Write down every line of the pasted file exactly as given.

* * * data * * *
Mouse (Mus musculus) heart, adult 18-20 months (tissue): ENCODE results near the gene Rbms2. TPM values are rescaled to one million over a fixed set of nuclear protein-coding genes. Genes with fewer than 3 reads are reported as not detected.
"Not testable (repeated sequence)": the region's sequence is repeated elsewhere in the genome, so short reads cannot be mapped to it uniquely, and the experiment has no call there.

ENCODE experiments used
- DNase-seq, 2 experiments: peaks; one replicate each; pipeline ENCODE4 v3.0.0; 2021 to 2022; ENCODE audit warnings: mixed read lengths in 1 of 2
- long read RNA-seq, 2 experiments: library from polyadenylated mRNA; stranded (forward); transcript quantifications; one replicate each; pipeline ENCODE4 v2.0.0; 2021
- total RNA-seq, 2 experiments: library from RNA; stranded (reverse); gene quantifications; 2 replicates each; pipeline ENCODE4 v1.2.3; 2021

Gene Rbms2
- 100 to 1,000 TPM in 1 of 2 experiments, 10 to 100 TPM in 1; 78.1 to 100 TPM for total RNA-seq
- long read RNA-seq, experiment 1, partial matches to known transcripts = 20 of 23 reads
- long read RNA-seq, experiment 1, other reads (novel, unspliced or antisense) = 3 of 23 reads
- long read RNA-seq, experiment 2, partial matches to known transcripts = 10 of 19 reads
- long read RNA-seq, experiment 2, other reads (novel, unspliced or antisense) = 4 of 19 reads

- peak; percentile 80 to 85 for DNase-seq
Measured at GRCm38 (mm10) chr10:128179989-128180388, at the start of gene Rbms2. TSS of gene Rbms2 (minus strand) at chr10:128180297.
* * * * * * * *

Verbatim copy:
Mouse (Mus musculus) heart, adult 18-20 months (tissue): ENCODE results near the gene Rbms2. TPM values are rescaled to one million over a fixed set of nuclear protein-coding genes. Genes with fewer than 3 reads are reported as not detected.
"Not testable (repeated sequence)": the region's sequence is repeated elsewhere in the genome, so short reads cannot be mapped to it uniquely, and the experiment has no call there.

ENCODE experiments used
- DNase-seq, 2 experiments: peaks; one replicate each; pipeline ENCODE4 v3.0.0; 2021 to 2022; ENCODE audit warnings: mixed read lengths in 1 of 2
- long read RNA-seq, 2 experiments: library from polyadenylated mRNA; stranded (forward); transcript quantifications; one replicate each; pipeline ENCODE4 v2.0.0; 2021
- total RNA-seq, 2 experiments: library from RNA; stranded (reverse); gene quantifications; 2 replicates each; pipeline ENCODE4 v1.2.3; 2021

Gene Rbms2
- 100 to 1,000 TPM in 1 of 2 experiments, 10 to 100 TPM in 1; 78.1 to 100 TPM for total RNA-seq
- long read RNA-seq, experiment 1, partial matches to known transcripts = 20 of 23 reads
- long read RNA-seq, experiment 1, other reads (novel, unspliced or antisense) = 3 of 23 reads
- long read RNA-seq, experiment 2, partial matches to known transcripts = 10 of 19 reads
- long read RNA-seq, experiment 2, other reads (novel, unspliced or antisense) = 4 of 19 reads

- peak; percentile 80 to 85 for DNase-seq
Measured at GRCm38 (mm10) chr10:128179989-128180388, at the start of gene Rbms2. TSS of gene Rbms2 (minus strand) at chr10:128180297.